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High Desert State Prison, Susanville, Lassen County, California.

As shocking as the crimes covered in the latest investigation of conditions in California’s prisons is the fact the same abuse, racism and corruption continue.

“Guards at an isolated state prison have created a “culture of racism,” engage in alarming use of force against inmates and have a code of silence encouraged by the union that represents most corrections officers,” reports the Sacramento Bee.

The problems have been exacerbated by High Desert State Prison‘s relative isolation in the high Sierra town of Susanville which has a population of only 16,000. The prison holds more than 3,000 prisoners despite only being designed for 2,300.

The report 2015 Special Review: High Desert State Prison, Susanville, CA (PDF) by the California Inspector General details rising violence in special housing units designed to protect vulnerable inmates, including sex offenders, gang dropouts and prisoners with physical disabilities.

“So-called sensitive-needs yards, which are supposed to shelter inmates likely to be attacked in the general population, instead were “just as violent” as the rest of High Desert — “with gang politics meting out abuse and punishment for drug and gambling debts and extorting vulnerable inmates for protection, all of which is exacerbated by the tacit acquiescence of custody staff”,” reports the fastidious and essential Paige St.John for the Los Angeles Times.

The report describes use of the N-word and the derogatory insult “wetback” being used routinely by guards. Prisoners report Green-Walling which is a form of unity and silence that guards adopt to hamper investigation. The California prison-guards’ uniforms is green.

More shocking, but not surprising, the guards union, the California Correctional Peace Officers Association, advised its members not to cooperate and filed a lawsuit and collective bargaining grievance in a bid to hinder the investigation, says Inspector General Robert Barton.

“The union sent a letter last month to Gov. Jerry Brown and every state lawmaker in what Barton called “the latest strong-arm tactic … to obstruct the … review and attempt to discredit the OIG in advance of the release of this report”,” reports the Sacramento Bee.

Read the full report: 2015 Special Review: High Desert State Prison, Susanville, CA (PDF)

“I thought it was about the right policies and the right principle. It is really about the money.”

Jeanne Woodford, Former Warden of San Quentin and Former Secretary of the CDC, on the California prison system.

On one occasion in the past, I drew both criticism and praise for an unapologetically emotive tone. In that instance it was on the colliding social issues of Hospitals, Schools & Prisons.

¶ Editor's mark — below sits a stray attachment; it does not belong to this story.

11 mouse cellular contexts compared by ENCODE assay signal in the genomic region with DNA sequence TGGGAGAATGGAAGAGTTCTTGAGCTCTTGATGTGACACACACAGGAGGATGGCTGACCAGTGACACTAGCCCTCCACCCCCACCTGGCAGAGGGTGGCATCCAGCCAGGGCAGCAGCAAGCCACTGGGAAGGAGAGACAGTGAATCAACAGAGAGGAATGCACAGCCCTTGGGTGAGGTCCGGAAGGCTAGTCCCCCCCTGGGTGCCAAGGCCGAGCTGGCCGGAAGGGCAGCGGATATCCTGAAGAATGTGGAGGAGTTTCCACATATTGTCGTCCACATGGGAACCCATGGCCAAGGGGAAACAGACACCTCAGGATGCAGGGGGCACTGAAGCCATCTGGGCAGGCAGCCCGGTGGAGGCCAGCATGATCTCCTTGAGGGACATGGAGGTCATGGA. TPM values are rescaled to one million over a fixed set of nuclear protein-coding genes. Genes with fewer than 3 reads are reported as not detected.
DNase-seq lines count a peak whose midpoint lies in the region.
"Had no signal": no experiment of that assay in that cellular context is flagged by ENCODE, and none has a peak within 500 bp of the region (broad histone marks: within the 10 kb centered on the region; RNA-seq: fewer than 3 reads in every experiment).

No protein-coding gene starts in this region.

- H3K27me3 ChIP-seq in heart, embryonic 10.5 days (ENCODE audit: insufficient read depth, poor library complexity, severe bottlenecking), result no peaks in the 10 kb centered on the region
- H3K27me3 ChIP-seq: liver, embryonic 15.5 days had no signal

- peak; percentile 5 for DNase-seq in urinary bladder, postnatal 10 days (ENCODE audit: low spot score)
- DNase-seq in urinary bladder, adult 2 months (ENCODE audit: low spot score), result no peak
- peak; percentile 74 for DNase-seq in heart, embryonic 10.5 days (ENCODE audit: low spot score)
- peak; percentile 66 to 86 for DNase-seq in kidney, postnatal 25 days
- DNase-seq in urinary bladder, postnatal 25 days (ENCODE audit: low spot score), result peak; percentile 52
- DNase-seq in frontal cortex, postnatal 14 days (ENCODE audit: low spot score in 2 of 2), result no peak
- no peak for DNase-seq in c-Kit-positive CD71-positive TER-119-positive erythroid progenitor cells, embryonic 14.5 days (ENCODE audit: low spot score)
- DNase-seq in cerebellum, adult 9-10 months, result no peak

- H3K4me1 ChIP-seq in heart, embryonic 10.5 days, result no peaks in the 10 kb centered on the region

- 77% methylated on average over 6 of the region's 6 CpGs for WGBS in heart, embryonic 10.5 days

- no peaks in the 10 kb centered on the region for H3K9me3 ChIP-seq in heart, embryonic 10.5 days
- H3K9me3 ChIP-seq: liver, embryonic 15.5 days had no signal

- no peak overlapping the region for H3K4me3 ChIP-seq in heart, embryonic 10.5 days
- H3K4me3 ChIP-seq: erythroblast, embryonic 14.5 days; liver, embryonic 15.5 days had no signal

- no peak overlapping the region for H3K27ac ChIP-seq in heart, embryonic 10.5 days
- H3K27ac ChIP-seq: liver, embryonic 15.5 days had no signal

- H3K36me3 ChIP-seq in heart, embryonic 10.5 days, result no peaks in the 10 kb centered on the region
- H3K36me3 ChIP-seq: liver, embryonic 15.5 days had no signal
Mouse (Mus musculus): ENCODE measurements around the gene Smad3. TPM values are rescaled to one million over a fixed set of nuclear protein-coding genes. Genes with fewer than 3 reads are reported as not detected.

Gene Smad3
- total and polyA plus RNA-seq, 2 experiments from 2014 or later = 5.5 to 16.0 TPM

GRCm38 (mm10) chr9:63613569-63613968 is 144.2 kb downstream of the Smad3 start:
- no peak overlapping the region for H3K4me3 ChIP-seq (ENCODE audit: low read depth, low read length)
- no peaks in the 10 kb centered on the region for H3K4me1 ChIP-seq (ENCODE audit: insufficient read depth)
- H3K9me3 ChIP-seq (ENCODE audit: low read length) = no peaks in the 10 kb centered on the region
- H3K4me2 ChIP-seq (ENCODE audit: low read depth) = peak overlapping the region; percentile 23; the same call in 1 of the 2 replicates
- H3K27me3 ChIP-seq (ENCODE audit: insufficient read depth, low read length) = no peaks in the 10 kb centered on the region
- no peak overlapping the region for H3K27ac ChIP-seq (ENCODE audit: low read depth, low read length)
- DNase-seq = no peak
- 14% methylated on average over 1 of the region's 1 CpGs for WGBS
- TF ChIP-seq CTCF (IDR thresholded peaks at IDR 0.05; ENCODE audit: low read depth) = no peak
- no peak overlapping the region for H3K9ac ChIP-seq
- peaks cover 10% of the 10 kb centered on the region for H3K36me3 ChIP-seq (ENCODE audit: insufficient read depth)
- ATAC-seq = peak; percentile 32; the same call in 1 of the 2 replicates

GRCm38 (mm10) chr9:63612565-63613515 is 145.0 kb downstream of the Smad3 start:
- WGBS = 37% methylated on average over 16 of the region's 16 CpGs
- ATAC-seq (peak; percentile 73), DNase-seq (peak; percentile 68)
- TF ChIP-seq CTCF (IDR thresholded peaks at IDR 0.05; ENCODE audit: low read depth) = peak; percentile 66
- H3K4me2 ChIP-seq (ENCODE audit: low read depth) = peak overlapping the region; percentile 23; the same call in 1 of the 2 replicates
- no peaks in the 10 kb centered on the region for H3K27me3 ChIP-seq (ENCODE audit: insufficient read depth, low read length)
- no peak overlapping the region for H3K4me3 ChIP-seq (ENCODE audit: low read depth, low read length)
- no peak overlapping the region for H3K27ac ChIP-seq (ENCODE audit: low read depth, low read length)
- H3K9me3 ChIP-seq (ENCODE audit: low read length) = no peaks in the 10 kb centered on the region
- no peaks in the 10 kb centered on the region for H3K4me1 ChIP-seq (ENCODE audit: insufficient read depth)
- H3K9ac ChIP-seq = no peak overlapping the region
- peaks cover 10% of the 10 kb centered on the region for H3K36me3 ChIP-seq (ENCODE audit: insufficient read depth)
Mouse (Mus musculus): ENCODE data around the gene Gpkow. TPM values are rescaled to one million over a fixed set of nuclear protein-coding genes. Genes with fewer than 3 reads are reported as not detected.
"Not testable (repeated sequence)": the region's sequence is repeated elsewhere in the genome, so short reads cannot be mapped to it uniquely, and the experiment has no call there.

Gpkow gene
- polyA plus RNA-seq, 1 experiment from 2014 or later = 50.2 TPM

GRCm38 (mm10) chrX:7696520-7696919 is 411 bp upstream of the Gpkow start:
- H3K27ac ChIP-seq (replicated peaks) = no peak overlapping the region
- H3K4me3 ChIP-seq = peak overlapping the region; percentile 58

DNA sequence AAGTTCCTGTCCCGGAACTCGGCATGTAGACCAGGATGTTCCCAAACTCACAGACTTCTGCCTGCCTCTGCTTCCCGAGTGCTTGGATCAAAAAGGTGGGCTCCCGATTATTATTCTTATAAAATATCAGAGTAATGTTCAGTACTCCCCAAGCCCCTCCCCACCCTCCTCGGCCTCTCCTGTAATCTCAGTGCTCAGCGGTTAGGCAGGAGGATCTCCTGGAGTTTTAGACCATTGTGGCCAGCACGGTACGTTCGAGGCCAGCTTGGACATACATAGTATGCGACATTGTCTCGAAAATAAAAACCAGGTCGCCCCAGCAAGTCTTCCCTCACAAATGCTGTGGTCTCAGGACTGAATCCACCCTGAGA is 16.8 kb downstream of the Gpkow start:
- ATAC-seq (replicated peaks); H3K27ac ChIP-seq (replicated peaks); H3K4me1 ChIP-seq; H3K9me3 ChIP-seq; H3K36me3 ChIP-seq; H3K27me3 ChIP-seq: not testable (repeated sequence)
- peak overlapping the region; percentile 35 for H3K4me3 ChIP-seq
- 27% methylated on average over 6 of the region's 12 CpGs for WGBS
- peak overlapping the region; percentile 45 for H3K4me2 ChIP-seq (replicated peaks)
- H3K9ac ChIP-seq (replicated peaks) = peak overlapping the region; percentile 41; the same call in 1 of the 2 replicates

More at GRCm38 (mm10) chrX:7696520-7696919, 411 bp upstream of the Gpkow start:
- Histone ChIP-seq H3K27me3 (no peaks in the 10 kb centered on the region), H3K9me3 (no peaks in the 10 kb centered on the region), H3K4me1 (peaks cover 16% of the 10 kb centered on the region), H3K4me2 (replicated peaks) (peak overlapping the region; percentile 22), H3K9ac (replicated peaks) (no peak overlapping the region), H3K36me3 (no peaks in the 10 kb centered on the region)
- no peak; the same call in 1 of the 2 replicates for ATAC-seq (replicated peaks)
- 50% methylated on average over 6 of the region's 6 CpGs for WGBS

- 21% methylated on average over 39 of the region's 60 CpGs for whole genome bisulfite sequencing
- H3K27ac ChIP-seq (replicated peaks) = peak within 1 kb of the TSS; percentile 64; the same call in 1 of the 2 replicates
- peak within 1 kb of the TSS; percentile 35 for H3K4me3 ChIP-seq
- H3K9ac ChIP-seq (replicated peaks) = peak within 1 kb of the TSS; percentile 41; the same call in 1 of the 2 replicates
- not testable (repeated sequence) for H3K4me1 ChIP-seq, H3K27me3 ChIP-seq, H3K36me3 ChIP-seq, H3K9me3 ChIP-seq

Yesterday, with Beds in Gymnasiums: Prison Guards and Prison Overcrowding in California, I feel I may have ventured into similar territory as per my thoughts on the California Correctional Peace Officers Association (CCPOA). Consider this post a back up and not a back down of my previous sentiments. Consolidation is good for the soul.

So, allow me to describe two important podcasts I listened to yesterday and today and hopefully the dots will join themselves.



Folsom Embodies California’s Prison Blues (NPR) traces the decay of the California Department of Corrections from heights I wasn’t even aware of. Apparently, in the late 70s Folsom Prison was the shining light of progressive American prison cultures. All prisoners lived in their own cells, virtually every inmate was enlisted in a program or had a job, and upon release very few of them returned. It was record envied across the US.

Today, over 4,400 men live in the facility designed for 1,800. Folsom is entirely segregated by race. Education, rehabilitation and work programs are down to a few classes with a waiting list of over 1,000. Folsom and California has the worst recidivism rate of any state – over 70% will return to prison within three years.

The real juice of this podcast is the look at the history of this situation: the lobbying millions of the CCPOA, the disguised money, the pandering and the electioneering. Jeanne Woodford, an inspiring and honest inside voice, talks about how the CDC was hamstrung by the CCPOA’s power. Her sentiments are echoed by the Secretary who succeeded her.


For the past twelve months British comic/rabblerouser, Mark Thomas, has made sense of the global recession by interviewing ‘good’ bankers, economists and policy gurus. All of these are available via podcast.

Professor Richard Wilkinson talks about Western nations and their success/failure in providing a good quality of life for their citizens.

The theory backed up by reputable statistics (WHO and others) is that social problems are more acute in countries with the most inequality. Affluence has nothing to do with social harmony. Wide differences in affluence can destroy social harmonies.